CHARLESTON (AP) — The son of West Virginia’s homeland security director is being paid through a federal stimulus grant that his father oversees.
Jimmy Gianato tells the Charleston Gazette the West Virginia Ethics Commission and the federal agency that distributed the grant money did not have an issue with his son Adam’s hiring and denies he used his influence to get him the job.
Adam Gianato, 25, is being paid through a $126.3 million federal stimulus grant overseen by the elder Gianato. In October, Adam Gianato was hired as a contract employee at $60 an hour.
The contract is with an engineering firm that’s helping to build 12 microwave emergency towers across West Virginia. The state tapped the federal stimulus dollars to pay Adam Gianato’s salary and overtime.
It totaled $73,000 over 4 1/2 months. Jimmy Gianato was the project’s grant administrator.
Then, in February, Adam Gianato was hired as a full-time state worker assigned to inspect the wireless towers. Working from his home in McDowell County, Gianato is paid a salary of $37,500 funded entirely by the stimulus.
The state Ethics Commission and the agency that distributed the grant funds, the National Telecommunications & Information Administration, did not object to his son’s hiring, Gianato said.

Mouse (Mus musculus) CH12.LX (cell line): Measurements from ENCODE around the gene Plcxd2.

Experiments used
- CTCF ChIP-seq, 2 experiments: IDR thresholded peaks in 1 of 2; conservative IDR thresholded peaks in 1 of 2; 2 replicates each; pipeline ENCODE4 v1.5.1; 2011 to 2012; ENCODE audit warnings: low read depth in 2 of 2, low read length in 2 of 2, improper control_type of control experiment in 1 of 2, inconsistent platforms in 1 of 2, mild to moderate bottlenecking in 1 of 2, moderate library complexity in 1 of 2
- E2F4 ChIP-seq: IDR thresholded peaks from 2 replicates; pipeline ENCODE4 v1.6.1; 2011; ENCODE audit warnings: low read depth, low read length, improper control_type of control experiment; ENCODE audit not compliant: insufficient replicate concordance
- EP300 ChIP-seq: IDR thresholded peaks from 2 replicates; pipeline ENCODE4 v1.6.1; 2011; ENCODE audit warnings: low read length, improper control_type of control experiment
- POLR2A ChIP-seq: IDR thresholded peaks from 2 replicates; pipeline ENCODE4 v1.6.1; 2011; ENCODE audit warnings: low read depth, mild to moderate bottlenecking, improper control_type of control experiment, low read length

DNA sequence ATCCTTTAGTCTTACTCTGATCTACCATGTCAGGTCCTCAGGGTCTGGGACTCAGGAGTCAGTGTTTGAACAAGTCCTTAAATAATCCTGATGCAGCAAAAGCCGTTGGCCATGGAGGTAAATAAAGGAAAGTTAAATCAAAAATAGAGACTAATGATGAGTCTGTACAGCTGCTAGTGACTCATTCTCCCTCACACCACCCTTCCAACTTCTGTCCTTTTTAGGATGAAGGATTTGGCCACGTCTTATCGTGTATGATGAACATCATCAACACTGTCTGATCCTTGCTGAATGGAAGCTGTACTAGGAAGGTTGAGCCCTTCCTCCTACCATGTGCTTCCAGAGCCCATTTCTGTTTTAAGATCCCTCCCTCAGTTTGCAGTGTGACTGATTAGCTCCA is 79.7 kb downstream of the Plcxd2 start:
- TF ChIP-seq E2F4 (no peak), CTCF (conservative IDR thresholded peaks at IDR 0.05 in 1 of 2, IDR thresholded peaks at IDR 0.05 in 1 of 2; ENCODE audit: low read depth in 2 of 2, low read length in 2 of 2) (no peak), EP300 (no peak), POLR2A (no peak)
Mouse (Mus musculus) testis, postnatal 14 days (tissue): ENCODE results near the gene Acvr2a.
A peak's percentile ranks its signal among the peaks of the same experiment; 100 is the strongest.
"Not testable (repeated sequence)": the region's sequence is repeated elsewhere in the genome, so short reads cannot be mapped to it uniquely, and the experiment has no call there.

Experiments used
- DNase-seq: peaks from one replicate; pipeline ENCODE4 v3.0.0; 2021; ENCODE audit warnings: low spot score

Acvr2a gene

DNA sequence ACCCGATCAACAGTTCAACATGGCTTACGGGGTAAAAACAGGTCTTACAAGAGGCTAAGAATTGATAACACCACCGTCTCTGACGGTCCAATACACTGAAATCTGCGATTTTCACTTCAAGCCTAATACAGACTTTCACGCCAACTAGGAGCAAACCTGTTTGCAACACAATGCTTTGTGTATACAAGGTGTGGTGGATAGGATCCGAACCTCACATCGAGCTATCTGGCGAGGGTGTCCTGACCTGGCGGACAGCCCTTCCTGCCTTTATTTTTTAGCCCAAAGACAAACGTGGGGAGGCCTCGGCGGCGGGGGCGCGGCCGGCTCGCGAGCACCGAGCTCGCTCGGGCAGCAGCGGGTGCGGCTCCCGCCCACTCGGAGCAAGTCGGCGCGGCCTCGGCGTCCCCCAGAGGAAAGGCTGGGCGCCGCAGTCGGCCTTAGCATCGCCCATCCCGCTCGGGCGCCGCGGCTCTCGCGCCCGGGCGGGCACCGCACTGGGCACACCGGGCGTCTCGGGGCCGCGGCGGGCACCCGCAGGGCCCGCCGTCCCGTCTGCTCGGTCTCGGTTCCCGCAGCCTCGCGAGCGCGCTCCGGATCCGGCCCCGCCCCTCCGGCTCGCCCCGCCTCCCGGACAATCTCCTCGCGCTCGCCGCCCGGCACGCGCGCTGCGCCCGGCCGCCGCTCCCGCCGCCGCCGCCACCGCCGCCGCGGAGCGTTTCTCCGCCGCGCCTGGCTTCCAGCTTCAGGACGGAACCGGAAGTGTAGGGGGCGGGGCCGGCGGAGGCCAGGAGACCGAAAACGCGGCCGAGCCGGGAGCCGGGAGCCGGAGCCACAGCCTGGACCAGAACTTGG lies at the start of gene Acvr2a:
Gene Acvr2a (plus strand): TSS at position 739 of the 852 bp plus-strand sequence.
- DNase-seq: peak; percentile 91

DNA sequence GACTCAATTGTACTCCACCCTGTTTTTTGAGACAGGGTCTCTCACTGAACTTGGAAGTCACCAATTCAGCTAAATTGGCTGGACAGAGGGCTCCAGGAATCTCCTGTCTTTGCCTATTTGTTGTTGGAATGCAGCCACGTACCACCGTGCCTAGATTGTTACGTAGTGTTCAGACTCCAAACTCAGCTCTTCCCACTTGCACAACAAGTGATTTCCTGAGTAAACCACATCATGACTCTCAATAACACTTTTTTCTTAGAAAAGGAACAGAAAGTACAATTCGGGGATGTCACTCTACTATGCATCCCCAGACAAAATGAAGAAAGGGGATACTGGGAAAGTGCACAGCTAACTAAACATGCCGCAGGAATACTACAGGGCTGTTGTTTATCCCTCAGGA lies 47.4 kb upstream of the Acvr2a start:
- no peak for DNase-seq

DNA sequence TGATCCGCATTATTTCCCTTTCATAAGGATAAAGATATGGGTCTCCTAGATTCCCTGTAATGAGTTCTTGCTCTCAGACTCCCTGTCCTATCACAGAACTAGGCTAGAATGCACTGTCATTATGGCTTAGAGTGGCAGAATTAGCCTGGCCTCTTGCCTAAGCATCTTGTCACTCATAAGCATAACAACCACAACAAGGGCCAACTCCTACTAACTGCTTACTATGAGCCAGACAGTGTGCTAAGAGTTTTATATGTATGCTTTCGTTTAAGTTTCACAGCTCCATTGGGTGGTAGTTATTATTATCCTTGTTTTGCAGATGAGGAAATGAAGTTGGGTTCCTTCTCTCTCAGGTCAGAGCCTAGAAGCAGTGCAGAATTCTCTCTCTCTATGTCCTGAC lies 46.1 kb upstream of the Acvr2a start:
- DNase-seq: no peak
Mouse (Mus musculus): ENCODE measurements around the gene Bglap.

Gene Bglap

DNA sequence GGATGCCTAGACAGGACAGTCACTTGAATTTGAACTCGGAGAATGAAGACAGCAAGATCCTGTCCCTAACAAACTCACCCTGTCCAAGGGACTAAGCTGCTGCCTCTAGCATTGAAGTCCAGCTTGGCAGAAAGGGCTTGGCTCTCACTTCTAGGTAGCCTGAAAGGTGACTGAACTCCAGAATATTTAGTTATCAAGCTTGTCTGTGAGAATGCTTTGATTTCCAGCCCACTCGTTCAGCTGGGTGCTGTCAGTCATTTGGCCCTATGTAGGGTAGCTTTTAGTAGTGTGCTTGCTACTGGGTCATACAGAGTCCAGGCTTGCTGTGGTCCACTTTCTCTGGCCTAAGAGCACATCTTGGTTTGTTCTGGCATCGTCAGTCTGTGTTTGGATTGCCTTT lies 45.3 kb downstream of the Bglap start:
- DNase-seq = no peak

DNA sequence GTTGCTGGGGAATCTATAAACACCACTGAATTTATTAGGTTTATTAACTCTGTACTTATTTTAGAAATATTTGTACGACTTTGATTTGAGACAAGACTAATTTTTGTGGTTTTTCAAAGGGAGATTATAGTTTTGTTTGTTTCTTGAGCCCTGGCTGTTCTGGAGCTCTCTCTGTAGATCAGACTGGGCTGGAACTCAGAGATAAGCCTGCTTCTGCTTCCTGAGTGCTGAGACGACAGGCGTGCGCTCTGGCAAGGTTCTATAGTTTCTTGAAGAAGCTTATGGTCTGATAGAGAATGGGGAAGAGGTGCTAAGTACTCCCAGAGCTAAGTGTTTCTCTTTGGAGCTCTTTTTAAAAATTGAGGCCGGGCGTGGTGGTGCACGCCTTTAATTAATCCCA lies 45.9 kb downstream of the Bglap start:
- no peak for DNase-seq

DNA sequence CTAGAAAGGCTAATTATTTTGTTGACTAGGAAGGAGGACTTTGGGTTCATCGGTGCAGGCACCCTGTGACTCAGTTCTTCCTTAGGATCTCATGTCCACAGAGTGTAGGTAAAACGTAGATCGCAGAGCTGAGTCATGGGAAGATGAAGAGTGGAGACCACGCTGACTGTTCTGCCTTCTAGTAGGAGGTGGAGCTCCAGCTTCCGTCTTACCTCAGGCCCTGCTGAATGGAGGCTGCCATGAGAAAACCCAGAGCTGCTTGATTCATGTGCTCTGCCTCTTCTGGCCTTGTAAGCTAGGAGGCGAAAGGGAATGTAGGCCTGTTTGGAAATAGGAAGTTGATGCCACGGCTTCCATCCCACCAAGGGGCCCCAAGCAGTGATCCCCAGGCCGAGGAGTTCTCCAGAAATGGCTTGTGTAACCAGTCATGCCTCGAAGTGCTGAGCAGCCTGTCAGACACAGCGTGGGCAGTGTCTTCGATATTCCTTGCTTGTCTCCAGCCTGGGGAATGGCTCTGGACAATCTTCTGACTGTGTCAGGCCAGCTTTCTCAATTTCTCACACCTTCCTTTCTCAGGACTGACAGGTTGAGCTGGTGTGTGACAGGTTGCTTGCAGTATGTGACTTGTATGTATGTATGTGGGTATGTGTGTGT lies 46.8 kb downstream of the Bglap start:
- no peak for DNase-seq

“They didn’t have an issue with it,” he told the newspaper. “I didn’t have anything to do with Adam being hired — or asking anyone that he be hired.”
Adam Gianato also drove rental trucks paid for by the federal grant from his home in Kimball to tower sites in southern West Virginia. His travel expenses — meals, hotels, gas and other miscellaneous charges on his personal credit card — were covered by the grant.
Jimmy Gianato heads the three-member federal “grant implementation team” that oversees a $126.3 million project to expand high-speed Internet in West Virginia. He has the final say on the use of the stimulus funds, including hiring and spending decisions.
The National Telecommunications Information Administration will review Adam Gianato’s hiring, a spokeswoman for the agency said.
West Virginia expects to spend more than $30 million out of the $126.3 million federal grant on the towers and wireless equipment. Team members affectionately call the project “Jimmy’s towers.”
Jimmy Gianato said Joe Gonzalez, communication director for the state Office of Emergency Medical Services, helped Adam Gianato secure the job. Gonzalez reports directly to Jimmy Gianato on the federal stimulus project, according to an organizational chart.
Adam Gianato did not respond to a request for comment, the Gazette said.